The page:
B.        RESPONDENT LACKED STANDING TO BRING THIS ACTION

In California, every action must be prosecuted in the name of the real party in interest, except as otherwise provided by statute.  Cal. Code Civ. Proc. § 367.  Moreover, contentions based on lack of standing or that a party is not a real party in interest involve jurisdictional challenges and may be raised at any time in the proceeding.  Common Cause v. Board of Supervisors (1989), 49 Cal. 3d 432, 261 Cal. Rptr. 574, 777 P.2d 610 (1989).

In an unlawful detainer action, the “real party in interest” is the person or entity who owns or holds title to the claim or property involved.   See Gantman v. United Pac. Ins. Co. (1991) 232 CA3d 1560, 1566, 284 CR 188, 192.  Here, Respondent claimed to be, and had the burden of prove in establishing that it was, the “real property in interest” as a result of the Assignment of the Deed of Trust from MERS and the non-judicial foreclosure sale of the Subject Property.  However, the assignment from MERS to Respondent was invalid and did not transfer any interest.  Therefore, Respondent did not acquire the power of sale and was not the real party in interest because it did not validly hold the power of sale at the time of the trustee’s sale.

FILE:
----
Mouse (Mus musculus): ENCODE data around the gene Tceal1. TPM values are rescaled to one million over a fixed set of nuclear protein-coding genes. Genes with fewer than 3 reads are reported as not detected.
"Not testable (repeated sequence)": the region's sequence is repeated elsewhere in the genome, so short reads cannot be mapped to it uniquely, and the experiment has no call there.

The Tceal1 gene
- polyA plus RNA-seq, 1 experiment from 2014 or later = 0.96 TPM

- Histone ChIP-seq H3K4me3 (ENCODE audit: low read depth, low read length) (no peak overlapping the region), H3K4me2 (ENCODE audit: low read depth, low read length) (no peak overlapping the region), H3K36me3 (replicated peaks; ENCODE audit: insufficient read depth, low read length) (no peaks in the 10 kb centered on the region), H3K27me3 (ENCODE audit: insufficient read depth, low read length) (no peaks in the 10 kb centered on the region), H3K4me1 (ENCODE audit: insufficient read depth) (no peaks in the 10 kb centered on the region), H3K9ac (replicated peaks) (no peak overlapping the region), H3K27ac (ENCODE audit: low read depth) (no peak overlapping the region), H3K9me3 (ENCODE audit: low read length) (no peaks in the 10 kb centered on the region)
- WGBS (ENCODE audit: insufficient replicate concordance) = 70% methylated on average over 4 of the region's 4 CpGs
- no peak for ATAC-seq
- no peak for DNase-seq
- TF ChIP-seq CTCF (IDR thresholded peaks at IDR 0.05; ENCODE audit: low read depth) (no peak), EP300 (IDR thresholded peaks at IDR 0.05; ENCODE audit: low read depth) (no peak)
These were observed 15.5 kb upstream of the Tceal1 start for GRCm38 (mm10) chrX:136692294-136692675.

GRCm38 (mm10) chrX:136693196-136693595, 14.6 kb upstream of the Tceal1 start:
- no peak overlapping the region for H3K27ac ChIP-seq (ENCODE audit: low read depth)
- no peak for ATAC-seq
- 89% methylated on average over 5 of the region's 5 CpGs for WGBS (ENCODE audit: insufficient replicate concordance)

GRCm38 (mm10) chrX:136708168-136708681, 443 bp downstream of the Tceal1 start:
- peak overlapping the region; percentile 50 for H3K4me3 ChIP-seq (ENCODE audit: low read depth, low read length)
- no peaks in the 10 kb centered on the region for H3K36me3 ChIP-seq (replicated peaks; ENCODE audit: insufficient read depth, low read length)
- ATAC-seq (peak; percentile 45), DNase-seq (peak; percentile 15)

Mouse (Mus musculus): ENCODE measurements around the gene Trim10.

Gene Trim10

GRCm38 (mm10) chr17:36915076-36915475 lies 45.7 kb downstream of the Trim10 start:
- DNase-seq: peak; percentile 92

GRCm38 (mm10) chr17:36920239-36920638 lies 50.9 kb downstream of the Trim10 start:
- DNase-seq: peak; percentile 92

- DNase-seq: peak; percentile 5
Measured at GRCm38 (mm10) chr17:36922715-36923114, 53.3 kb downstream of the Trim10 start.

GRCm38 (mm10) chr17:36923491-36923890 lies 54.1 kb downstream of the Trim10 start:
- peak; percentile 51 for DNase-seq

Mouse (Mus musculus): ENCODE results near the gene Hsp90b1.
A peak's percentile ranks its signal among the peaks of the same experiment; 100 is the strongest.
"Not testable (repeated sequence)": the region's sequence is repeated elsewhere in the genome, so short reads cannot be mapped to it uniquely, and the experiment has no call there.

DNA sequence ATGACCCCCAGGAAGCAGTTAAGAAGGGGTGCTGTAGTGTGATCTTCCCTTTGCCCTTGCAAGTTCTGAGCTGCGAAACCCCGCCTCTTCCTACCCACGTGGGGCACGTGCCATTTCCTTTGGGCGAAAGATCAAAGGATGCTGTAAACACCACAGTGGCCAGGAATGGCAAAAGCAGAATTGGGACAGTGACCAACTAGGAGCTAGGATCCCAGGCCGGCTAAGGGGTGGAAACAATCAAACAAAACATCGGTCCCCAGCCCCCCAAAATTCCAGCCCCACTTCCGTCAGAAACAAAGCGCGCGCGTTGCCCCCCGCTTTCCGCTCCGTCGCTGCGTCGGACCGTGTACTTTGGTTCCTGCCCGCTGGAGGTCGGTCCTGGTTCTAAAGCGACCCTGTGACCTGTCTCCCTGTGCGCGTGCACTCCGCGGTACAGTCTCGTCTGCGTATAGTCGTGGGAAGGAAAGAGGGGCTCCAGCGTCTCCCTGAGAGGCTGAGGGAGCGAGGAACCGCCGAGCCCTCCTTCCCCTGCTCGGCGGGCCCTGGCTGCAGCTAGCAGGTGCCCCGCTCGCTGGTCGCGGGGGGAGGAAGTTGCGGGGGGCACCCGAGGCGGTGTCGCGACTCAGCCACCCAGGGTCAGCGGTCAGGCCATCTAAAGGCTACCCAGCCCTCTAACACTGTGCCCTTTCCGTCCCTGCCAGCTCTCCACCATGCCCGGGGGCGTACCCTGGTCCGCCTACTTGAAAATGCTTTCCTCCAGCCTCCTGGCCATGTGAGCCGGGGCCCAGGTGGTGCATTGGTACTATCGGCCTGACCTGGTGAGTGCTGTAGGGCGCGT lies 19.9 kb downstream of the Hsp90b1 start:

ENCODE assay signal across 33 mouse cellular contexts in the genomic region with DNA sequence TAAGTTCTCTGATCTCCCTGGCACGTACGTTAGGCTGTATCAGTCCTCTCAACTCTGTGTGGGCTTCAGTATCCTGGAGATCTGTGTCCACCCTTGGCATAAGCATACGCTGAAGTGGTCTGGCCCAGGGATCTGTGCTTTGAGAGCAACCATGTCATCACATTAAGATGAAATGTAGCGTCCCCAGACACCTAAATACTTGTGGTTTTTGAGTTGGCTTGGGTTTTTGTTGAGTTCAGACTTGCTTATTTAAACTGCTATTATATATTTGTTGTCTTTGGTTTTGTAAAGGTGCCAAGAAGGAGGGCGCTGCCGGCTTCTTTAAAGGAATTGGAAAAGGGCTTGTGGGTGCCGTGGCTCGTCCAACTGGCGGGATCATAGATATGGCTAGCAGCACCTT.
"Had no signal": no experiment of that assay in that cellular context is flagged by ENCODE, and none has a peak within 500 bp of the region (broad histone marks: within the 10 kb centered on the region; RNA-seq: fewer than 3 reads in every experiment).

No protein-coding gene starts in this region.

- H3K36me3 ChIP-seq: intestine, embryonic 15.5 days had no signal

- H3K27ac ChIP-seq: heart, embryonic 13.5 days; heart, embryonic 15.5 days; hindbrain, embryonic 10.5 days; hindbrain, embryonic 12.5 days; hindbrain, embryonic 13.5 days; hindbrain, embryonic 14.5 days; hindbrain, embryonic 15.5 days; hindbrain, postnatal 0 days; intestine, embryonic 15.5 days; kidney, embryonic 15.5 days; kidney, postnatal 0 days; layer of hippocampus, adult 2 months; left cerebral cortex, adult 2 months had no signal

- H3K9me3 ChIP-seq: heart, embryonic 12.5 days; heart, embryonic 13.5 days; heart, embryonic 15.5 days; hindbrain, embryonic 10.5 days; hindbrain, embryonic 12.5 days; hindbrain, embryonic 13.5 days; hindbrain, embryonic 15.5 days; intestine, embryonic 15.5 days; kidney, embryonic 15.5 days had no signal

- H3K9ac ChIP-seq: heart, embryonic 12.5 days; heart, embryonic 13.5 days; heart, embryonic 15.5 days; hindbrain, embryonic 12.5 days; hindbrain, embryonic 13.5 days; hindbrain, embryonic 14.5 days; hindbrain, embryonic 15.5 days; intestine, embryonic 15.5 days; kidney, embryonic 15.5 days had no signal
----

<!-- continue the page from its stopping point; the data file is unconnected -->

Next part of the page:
Moreover, Respondent did not have a beneficial interest in the Subject Property at any time before or during the underlying action.  Consequently, as a result of Respondent’s lack of standing to bring the action, the judgment in favor of Respondent must be set aside and the action dismissed with prejudice.

1.         IN FINDING FOR RESPONDENT THE COURT BELOW WRONGLY ASSUMED THAT EITHER A RELATIONSHIP EXISTED BETWEEN MERS AND MORTGAGEIT WHICH GAVE MERS THE AUTHORITY TO ASSIGN THE DEED OF TRUST AND THE POWER OF SALE CONTAINED THEREIN OR MERS WAS THE BENEFICIARY UNDER THE DEED OF TRUST

“In 1993, the MERS system was created by several large participants in the real estate mortgage industry to track ownership interests in residential mortgages. Mortgage lenders and other entities, known as MERS members, subscribe to the MERS system and pay annual fees for the electronic processing and tracking of ownership and transfers of mortgages. Members contractually agree to appoint MERS to act as their common agent on all mortgages they register in the MERS system.”  Merscorp, Inc., v. Romaine, 8 N.Y.3d 90, 828 N.Y.S.2d 266, 861 N.E.2d 81 (N.Y.2006) (footnotes omitted).

“The initial MERS mortgage is recorded in the County Clerk’s office with ‘Mortgage Electronic Registration Systems, Inc.’ named as the lender’s nominee or mortgagee of record on the instrument. During the lifetime of the mortgage, the beneficial ownership interest or servicing rights may be transferred among MERS members (MERS assignments), but these assignments are not publicly recorded; instead they are tracked electronically in MERS’s private system. In the MERS system, the mortgagor is notified of transfers of servicing rights pursuant to the Truth in Lending Act, but not necessarily of assignments of the beneficial interest in the mortgage.”  Id.